Write Smarter: Feel Better uses evidence-based productivity techniques to provide structure and support for graduate researchers. Our app offers individual support away from campus, providing a structure for tracking progress, encouraging goal setting and using evidence-based principles for staying motivated. Our in-person program augments usual university and supervisor offerings, by connecting graduate researchers with trained peers who understand the challenges of productivity during a long research project.
More than half of PhD students report experiencing psychological distress during their candidature. Similar problems are reported by other types of graduate researchers as well. Write Smarter: Feel Better prioritises a proactive approach which encourages graduate researchers to identify potential wellbeing problems early, develop strategies to manage problems by themselves if possible, and directs them to services within their own university if they need more support.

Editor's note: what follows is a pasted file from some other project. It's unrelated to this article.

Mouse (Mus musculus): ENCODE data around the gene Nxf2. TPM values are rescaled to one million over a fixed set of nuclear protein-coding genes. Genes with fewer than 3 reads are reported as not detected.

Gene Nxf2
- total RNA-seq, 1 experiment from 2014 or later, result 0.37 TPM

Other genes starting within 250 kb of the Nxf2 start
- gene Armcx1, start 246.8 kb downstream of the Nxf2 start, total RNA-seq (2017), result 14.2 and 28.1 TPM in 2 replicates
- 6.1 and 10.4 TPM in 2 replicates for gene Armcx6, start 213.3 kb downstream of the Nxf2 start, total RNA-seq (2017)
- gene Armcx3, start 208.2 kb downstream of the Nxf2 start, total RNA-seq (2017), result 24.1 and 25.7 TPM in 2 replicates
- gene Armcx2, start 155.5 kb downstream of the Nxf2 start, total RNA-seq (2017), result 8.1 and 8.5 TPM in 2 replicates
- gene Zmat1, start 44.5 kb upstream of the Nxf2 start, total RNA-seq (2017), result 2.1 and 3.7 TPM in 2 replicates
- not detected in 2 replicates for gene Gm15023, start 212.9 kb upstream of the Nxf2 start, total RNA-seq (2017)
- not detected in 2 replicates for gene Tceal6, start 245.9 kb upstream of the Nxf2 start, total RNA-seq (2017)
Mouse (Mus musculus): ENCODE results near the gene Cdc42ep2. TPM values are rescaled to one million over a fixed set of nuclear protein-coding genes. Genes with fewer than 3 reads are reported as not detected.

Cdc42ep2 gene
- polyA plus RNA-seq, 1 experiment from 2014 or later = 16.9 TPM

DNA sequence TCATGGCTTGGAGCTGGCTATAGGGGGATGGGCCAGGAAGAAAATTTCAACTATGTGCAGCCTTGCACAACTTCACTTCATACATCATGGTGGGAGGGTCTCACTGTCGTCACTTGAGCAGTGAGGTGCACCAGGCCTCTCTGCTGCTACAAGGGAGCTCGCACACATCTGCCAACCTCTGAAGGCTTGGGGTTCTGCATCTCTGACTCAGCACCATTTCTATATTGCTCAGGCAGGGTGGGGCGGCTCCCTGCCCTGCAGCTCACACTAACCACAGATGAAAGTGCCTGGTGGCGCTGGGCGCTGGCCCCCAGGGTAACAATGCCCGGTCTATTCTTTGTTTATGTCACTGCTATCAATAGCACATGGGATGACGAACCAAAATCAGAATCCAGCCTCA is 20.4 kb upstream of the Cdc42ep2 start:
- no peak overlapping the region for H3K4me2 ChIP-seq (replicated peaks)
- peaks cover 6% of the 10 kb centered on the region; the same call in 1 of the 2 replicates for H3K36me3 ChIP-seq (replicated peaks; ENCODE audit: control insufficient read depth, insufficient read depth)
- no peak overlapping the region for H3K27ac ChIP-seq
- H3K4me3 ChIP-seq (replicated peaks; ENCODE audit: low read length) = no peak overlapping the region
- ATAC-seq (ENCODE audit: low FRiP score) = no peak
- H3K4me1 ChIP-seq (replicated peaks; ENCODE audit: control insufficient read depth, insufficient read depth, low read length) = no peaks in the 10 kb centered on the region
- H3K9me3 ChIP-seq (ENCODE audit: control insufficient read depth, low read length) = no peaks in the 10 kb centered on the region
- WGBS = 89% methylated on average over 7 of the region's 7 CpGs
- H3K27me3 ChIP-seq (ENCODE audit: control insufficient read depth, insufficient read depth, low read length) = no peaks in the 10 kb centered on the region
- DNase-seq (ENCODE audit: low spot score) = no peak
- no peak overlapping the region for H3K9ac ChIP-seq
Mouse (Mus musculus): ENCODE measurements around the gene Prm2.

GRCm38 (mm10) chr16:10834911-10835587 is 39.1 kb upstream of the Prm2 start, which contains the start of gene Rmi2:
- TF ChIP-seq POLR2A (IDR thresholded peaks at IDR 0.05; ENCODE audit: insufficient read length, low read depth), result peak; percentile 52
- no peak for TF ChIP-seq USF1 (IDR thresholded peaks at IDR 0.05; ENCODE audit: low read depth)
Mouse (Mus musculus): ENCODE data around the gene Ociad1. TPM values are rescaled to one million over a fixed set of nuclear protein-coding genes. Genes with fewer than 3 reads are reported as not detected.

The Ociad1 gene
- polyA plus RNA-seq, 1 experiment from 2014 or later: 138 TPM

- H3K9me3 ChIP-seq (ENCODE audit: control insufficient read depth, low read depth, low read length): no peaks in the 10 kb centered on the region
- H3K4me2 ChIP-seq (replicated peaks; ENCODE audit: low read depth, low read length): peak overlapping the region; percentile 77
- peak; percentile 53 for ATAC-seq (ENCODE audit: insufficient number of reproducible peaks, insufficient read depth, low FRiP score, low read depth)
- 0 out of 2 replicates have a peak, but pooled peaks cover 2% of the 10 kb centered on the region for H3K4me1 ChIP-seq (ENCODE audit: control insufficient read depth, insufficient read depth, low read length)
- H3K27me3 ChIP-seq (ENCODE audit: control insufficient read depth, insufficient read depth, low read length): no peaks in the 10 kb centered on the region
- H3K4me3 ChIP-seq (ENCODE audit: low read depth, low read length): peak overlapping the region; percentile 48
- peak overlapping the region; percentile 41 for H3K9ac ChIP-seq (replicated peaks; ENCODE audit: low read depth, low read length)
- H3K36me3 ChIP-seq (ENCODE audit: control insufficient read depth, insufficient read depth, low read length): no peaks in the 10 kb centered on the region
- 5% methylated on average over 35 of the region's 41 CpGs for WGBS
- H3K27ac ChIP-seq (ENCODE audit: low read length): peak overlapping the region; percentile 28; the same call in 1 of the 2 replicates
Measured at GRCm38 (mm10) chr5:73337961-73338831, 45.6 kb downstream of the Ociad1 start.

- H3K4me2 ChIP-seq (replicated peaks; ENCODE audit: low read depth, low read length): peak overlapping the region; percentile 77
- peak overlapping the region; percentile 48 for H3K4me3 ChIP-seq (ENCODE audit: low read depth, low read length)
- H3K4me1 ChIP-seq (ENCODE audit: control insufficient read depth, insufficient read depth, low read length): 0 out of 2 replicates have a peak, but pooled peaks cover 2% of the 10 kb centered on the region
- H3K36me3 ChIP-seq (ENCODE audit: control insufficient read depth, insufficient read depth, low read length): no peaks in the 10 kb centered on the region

An important aspect of Write Smarter: Feel Better is the destigmatising stress, anxiety and other mental health issues. We consistently hear from universities that the writing component of the program attracted graduate research students who would otherwise have been reluctant to participate in a wellbeing program. Delivering ‘mental health by stealth’ in this manner captures graduate researchers who are not in crisis and so are better positioned to receive, consider and enact proactive wellbeing strategies.
Write Smarter: Feel Better has three modules. Materials for our in-person model are provided to Universities free of charge. Our training program assists student support teams to get the program up and running, and trains graduate researchers to act as peer facilitators for the program. The Write Smarter: Feel Better app provides individual support away from campus, as well as helping facilitators know how to approach conversations about wellbeing.
Every aspect of Write Smarter: Feel Better has been based on scientific evidence and best practice psychology principles. It was originally piloted with cohorts of graduate researchers from four universities through the Australian Government funded Cooperative Research Centre for Mental Health. As the program and reach has extended, we remain committed to these principles.